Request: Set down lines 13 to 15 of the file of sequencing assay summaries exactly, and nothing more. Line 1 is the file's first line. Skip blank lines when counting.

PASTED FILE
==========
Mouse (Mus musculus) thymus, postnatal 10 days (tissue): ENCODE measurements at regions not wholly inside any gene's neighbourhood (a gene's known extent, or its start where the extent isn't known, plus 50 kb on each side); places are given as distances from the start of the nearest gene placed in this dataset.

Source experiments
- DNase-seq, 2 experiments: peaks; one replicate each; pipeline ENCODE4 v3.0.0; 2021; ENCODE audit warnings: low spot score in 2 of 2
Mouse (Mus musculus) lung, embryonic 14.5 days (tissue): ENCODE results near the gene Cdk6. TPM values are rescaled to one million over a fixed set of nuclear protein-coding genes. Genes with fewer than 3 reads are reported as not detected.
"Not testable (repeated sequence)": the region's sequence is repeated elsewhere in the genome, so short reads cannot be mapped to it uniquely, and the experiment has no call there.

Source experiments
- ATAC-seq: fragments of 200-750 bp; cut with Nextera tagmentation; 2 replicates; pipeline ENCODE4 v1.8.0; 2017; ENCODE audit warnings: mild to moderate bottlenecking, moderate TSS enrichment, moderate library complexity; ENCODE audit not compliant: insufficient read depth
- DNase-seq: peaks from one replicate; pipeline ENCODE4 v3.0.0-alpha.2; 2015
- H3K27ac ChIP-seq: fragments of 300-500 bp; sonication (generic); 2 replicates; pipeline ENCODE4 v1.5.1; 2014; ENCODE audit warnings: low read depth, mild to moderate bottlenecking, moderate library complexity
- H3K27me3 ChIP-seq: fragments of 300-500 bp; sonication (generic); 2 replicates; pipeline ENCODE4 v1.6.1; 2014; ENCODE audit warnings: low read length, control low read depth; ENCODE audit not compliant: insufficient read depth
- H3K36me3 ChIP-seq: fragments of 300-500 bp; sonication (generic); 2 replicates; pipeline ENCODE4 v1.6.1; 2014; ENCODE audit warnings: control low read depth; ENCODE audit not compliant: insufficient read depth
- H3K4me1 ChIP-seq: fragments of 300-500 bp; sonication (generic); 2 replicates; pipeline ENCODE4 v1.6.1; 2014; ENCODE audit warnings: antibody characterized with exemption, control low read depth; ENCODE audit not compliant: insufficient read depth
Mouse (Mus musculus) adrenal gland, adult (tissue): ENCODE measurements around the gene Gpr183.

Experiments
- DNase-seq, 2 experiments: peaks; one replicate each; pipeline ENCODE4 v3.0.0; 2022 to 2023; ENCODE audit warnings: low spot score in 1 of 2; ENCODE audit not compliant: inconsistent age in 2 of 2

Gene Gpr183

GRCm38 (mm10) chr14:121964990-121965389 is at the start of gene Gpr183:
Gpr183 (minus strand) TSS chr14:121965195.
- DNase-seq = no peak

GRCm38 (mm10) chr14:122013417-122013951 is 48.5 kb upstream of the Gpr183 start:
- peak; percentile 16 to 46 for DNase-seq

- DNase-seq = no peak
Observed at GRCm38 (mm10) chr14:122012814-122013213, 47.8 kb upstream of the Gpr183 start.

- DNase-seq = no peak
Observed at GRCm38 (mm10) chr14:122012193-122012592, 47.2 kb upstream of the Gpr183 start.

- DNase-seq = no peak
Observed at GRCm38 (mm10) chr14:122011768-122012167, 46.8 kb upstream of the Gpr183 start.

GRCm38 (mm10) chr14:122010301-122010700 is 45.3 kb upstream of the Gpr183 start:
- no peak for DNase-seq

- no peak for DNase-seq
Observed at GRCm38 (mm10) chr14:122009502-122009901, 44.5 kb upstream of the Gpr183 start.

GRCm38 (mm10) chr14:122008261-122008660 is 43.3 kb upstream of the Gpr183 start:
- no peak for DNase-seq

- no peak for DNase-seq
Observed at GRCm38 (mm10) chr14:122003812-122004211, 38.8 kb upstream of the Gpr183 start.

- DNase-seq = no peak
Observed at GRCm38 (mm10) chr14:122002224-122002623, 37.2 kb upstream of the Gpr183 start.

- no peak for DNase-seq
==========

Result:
Mouse (Mus musculus) adrenal gland, adult (tissue): ENCODE measurements around the gene Gpr183.

Experiments
- DNase-seq, 2 experiments: peaks; one replicate each; pipeline ENCODE4 v3.0.0; 2022 to 2023; ENCODE audit warnings: low spot score in 1 of 2; ENCODE audit not compliant: inconsistent age in 2 of 2